The scientific study of the sexual dynamics that come into play during residency training seems to both fascinate and repel trainees and their supervisors. One of the more provocative and shameful dimensions of this area of inquiry, the abuse of residents, causes a good deal of distress. How do we respond to findings of significant psychological abuse, discrimination on the basis of sex or sexual orientation and sexual harassment in medical settings? How can we ignore over a decade of research? How can we not heed the experience of so many young physicians? Given the uncertain times in Canadian medicine and the insecurity in our professional and personal lives, we must work together to improve the culture of our teaching institutions and implement measures nationally and locally to close this dark chapter.
The aim of this study was to identify workplace physical and psychosocial risk factors for neck pain among male and female workers and, in particular, to study the relationship between neck pain and intimidation and sexual harassment in the workplace in a representative sample of the Quebec working population. The study sample included 5405 men and 3987 women. In multiple logistic regression analyses, when taking into account individual and other workplace factors, neck pain was significantly associated with intimidation at work among both male (odds ratio (OR) 1.4 (1.01-1.8)) and female workers (OR 1.3 (1.01-1.8)). Among female workers, neck pain was alsosignificantly associated with unwanted sexual attention (OR 1.6 (1.1-2.4)). If confirmed in prospective studies, these results suggest that interventions to prevent harassment in the workplace may help reduce musculoskeletal disorders in the workplace and that workplace programmes to reduce harassment in the workplace should include prevention of sexual harassment.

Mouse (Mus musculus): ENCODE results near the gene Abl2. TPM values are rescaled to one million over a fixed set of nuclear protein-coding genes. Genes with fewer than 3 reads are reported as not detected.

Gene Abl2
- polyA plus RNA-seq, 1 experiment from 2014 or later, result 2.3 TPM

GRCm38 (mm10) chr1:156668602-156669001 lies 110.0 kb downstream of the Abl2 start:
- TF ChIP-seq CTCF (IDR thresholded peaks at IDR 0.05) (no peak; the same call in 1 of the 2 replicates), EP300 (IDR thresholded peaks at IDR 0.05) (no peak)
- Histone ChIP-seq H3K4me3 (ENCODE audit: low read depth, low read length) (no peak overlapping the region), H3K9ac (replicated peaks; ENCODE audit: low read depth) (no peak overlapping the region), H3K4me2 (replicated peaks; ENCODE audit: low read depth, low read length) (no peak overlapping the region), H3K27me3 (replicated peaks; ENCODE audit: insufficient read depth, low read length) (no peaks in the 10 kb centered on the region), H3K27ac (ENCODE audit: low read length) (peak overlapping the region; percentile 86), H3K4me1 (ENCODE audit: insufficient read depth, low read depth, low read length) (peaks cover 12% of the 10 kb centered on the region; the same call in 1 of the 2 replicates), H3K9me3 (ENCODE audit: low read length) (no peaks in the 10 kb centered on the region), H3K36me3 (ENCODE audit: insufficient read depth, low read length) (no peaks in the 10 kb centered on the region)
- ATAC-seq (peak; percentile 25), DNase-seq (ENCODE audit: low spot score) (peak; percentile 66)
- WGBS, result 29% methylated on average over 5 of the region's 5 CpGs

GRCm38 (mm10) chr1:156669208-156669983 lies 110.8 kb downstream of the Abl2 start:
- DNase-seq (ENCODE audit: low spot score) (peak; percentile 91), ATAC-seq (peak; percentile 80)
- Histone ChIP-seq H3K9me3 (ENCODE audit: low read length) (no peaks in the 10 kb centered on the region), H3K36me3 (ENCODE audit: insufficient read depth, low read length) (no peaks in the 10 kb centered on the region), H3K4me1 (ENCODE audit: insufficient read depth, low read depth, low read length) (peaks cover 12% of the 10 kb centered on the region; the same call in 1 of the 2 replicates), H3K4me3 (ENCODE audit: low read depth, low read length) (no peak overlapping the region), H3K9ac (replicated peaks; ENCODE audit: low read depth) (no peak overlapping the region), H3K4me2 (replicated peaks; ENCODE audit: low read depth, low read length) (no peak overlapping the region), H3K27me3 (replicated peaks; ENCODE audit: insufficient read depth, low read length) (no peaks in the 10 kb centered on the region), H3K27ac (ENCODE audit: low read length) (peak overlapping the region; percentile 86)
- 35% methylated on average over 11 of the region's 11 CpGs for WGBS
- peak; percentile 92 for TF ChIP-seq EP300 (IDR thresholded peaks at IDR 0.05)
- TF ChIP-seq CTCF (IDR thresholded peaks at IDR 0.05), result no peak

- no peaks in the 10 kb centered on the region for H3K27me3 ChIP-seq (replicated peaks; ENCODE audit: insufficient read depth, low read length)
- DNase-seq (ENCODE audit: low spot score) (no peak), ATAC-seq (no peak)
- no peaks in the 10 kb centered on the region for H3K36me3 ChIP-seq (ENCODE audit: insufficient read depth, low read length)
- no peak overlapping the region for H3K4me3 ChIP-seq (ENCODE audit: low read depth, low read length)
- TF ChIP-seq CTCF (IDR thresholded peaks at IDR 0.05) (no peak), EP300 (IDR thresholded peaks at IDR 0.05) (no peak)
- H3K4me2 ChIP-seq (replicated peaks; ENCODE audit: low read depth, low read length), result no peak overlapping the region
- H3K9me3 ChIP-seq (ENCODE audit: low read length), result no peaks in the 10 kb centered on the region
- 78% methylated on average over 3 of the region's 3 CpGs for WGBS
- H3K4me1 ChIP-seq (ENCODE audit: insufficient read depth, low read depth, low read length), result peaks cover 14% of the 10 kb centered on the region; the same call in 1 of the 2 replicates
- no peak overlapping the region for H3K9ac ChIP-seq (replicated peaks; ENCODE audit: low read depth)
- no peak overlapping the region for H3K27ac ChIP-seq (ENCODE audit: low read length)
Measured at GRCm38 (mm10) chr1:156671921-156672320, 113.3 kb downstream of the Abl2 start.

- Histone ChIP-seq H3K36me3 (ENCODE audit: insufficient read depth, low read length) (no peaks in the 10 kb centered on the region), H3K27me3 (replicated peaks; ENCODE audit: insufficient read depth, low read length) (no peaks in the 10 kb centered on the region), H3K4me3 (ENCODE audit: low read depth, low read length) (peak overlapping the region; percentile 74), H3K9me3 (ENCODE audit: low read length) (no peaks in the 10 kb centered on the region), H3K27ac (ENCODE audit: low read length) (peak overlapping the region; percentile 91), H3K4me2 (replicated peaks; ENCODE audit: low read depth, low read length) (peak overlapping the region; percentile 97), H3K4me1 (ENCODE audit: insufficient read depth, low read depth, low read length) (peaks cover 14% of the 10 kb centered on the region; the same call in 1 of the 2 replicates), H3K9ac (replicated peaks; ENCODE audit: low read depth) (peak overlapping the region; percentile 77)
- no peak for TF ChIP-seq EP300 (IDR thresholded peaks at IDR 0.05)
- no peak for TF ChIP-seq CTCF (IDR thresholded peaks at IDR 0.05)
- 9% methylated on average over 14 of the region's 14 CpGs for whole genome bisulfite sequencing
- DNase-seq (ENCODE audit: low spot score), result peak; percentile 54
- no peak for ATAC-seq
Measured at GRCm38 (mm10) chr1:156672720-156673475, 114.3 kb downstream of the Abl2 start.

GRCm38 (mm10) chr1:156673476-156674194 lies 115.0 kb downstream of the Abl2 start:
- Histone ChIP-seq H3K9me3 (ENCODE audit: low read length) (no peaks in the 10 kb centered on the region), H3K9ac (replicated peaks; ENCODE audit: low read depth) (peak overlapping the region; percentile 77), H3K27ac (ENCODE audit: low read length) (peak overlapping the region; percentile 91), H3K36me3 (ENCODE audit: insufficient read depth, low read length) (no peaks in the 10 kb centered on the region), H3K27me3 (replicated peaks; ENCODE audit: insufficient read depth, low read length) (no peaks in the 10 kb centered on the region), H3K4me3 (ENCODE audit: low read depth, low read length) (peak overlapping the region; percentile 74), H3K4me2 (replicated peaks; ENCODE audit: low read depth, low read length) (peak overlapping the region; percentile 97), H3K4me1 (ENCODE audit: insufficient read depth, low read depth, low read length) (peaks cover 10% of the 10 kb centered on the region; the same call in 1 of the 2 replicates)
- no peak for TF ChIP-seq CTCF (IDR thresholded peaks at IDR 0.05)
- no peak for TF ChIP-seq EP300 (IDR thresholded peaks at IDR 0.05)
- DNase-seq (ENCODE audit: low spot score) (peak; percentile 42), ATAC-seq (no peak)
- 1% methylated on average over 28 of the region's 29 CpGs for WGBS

While taking into account relevant personal factors and previously identified workplace physical and psychosocial risk factors, this gender-based study identifies new work exposures associated with neck pain that have not previously been studied, including unwanted sexual attention, intimidation and difficult or tense situations with the public.
The authors developed and tested a structural model predicting personal and organizational consequences of workplace violence and sexual harassment for health care professionals who work inside their client's home. The model suggests that workplace violence and sexual harassment predict fear of their recurrence in the workplace, which in turn predicts negative mood (anxiety and anger) and perceptions of injustice. In turn, fear, negative mood, and perceived injustice predict lower affective commitment and enhanced withdrawal intentions, poor interpersonal job performance, greater neglect, and cognitive difficulties. The results supported the model and showed that the associations of workplace violence and sexual harassment with organizational and personal outcomes are indirect, mediated by fear and negative mood. Conceptual implications for understanding sexual harassment and workplace violence, and future research directions, are suggested.